Wed, May 20, 2015 - Page 9 News List

Foreigners and Nepalese united by grief over their loss after deadly quakes

Carole Cadwalladr trekked to Everest just before the first earthquake hit Nepal last month and went back to the country to help. The second quake has left many foreigners and Nepalese dead, and she has found that trauma has forged strong emotional bonds

By Carole Cadwalladr  /  The Observer

Illustration: Mountain people

The only way Yasmine Habash can describe the Langtang Valley is “tragically beautiful.”

Even in a country that has seen so much devastation and so much personal heartbreak, what happened to the village of Langtang is in a different league. Moments after the earthquake struck, a massive expanse of ice fell thousands of meters, creating an avalanche that wiped out a community where 400 people lived and where, at that moment, nearly 100 foreign trekkers are believed to have been.

In a matter of seconds, Langtang Village was wiped off the face of the Earth and, in Kathmandu last week, Habash described what it was like to visit the place where it used to be: “It is so stunning up there, but I just could not look at the beauty of it because it hurt knowing that so much pain is in that area.”

The pain is because her 57-year-old mother, Dawn, was trekking in Langtang and still has not been found. Official search-and-rescue attempts were recently called off — the authorities said it was too dangerous to continue. However, recently, Habash, 30, told how she had spent six days searching for her mother in an otherwise desolate and empty valley. She gave up only when the Nepalese army insisted on evacuating her earlier last week.

“It was deserted. There were a few local people who were there searching for relatives, but otherwise it was just us. The US embassy told us not to go, but I was determined to find her,” she said.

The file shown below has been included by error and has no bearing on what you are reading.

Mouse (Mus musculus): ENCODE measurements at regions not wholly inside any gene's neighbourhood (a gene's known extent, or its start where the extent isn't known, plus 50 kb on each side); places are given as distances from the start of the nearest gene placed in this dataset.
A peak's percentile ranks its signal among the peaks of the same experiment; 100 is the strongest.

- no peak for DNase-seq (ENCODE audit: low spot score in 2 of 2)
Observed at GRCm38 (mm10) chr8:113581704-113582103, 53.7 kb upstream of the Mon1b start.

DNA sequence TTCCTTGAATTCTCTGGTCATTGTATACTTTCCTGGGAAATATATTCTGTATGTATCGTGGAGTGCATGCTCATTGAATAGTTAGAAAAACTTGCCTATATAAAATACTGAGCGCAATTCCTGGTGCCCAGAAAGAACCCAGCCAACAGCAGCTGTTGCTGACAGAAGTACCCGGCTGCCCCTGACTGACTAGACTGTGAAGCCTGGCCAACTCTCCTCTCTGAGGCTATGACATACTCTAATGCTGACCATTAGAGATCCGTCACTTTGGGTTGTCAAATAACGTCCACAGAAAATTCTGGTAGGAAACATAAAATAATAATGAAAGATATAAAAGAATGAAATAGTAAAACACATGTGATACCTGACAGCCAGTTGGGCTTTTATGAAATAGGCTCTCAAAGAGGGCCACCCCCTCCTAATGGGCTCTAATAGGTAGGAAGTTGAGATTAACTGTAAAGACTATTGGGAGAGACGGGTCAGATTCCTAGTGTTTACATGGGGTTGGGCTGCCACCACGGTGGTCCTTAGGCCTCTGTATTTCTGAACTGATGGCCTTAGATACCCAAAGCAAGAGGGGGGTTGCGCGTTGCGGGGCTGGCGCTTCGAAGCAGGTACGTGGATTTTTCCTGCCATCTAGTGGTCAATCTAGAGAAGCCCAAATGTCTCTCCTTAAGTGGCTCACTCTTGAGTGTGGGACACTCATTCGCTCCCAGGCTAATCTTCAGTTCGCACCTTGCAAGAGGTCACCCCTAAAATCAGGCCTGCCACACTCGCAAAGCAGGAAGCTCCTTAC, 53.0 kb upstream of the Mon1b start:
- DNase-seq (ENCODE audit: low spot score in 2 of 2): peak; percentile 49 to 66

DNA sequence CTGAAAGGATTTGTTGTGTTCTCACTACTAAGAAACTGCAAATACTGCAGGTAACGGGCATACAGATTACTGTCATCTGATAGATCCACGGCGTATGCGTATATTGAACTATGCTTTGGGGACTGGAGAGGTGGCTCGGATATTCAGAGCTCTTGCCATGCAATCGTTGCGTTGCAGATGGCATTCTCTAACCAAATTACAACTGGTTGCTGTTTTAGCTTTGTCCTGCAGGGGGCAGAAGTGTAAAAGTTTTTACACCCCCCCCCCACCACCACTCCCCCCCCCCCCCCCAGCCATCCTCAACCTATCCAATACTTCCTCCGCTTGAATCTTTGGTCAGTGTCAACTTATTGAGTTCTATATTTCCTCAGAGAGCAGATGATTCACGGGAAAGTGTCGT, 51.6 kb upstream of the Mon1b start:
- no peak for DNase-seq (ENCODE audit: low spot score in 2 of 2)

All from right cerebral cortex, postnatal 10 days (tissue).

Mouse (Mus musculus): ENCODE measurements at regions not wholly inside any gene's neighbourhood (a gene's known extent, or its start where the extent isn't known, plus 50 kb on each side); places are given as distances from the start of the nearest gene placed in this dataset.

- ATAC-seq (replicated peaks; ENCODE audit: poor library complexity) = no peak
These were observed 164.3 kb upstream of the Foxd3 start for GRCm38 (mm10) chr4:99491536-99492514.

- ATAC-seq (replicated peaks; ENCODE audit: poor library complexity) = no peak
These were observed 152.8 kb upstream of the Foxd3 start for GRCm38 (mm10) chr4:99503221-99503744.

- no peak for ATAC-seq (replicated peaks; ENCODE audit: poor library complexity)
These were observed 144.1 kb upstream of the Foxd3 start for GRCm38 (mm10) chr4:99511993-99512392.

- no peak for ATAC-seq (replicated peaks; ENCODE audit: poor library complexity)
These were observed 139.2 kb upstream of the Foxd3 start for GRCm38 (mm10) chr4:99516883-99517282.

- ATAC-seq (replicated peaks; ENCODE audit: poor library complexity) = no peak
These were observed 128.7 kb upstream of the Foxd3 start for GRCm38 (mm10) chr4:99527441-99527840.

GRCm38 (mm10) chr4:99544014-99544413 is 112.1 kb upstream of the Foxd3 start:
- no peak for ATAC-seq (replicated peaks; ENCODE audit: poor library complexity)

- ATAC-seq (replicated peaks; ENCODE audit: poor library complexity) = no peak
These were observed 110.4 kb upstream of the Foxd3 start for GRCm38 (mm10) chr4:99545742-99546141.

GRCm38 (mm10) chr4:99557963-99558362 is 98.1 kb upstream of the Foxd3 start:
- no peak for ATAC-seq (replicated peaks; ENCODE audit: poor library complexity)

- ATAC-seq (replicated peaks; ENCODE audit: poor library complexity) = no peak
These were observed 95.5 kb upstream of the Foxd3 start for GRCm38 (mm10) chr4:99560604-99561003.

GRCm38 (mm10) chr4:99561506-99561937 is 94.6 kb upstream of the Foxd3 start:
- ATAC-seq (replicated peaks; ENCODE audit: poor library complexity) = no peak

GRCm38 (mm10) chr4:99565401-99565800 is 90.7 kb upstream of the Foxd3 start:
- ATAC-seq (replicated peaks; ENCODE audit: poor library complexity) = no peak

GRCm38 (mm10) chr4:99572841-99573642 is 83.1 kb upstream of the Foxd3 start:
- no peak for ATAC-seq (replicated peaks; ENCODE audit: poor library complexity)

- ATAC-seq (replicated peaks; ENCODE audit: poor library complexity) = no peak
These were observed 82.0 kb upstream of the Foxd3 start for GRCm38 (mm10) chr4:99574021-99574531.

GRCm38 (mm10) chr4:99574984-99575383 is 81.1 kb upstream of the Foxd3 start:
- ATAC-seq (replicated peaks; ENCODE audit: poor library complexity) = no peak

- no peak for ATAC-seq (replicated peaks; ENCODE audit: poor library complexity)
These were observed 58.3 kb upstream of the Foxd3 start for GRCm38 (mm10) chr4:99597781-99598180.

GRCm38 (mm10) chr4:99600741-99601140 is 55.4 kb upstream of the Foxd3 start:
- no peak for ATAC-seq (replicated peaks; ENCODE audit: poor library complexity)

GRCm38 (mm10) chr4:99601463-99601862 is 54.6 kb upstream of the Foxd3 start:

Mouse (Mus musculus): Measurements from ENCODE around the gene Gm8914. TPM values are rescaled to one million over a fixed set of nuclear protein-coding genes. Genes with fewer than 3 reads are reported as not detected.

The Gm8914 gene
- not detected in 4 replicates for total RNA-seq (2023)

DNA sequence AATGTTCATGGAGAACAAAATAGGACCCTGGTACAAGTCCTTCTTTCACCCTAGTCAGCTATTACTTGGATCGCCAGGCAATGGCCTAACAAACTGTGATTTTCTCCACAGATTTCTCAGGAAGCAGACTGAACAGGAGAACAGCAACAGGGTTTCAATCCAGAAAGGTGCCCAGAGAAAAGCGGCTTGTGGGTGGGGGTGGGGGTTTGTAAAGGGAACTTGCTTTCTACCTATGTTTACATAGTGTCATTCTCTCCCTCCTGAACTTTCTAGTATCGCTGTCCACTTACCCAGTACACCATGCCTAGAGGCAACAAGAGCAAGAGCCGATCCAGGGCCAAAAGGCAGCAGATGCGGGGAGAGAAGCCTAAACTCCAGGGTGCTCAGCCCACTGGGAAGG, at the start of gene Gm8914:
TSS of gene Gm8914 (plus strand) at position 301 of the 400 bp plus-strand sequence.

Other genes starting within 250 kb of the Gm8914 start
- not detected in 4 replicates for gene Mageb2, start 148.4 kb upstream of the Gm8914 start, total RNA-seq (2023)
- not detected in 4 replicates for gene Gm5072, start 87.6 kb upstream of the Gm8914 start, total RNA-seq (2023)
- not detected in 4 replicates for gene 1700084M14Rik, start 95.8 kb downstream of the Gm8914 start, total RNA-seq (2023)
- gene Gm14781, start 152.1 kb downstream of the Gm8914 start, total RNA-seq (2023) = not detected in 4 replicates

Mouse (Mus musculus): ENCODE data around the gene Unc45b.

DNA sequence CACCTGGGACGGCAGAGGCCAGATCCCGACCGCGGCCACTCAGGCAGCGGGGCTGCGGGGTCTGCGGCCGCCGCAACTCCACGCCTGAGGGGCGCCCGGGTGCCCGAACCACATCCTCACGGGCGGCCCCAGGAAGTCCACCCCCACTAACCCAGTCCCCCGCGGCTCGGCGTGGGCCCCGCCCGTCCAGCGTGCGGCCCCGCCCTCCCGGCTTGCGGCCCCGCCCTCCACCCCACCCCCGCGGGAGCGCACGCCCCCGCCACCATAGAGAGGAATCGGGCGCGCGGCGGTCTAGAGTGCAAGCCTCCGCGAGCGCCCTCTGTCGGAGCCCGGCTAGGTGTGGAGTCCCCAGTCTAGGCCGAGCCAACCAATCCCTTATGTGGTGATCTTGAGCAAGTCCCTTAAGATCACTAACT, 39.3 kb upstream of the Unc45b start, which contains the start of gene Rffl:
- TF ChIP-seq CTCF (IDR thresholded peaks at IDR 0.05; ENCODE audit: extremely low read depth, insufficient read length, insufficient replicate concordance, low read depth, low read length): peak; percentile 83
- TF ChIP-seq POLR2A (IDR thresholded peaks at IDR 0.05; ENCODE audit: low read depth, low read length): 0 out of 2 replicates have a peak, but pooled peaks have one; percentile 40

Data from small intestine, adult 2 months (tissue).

It was an incredibly risky — some would say foolhardy — thing to do. At the same time as Habash was in the valley with her boyfriend, Reid Harris, 32, and a local guide, 23-year-old Sunil Tamang, I visited Shyaphru Besi, at the head of the trail, a ghost village of ruined hotels and destroyed houses, a continuous landslide from the mountain above.

In the neighboring town of Dunche, the chief conservation officer of the national park told me: “You cannot go into the valley now. It is too dangerous. Another avalanche or landslide could happen at any time.”

In fact it did. On Habash’s third day, just after she and Harris had left the valley floor, another avalanche hit, sweeping across the ground they had spent all day searching. Still, they continued to look above the slide until they were forcibly evacuated, narrowly missing another massive avalanche caused by Tuesday last week’s magnitude 7.3 quake.

All over Kathmandu, the relatives of missing trekkers are still gathering in embassies around the city.

Briton Greg Carapiet, the father of missing 23-year-old student, Matt Carapiet, described how he, too, had been on the ground in Langtang two weeks ago before trying to search for his son.

“I desperately wanted to stay and search for Matt among the fallen rocks and boulders,” he said.

He was forced to leave.

“I felt I had failed my son. I was distraught,” he said.

On the last day of the official search, Matt’s body was found and the family were finally able to bring him home.

“The whole thing has been so frustrating. I just wanted to see Matthew’s body before he was repatriated and I was not allowed. It was an awful, awful day. I managed in the end, but it was through sheer perseverance and not giving up,” Greg Carapiet said.

UNKNOWN TOLL

No one knows exactly how many people are still missing in the area, but it is estimated that 183 Nepalese and between 50 and 70 foreigners have died, and at least 100 people, both foreign and Nepalese, are still unaccounted for.

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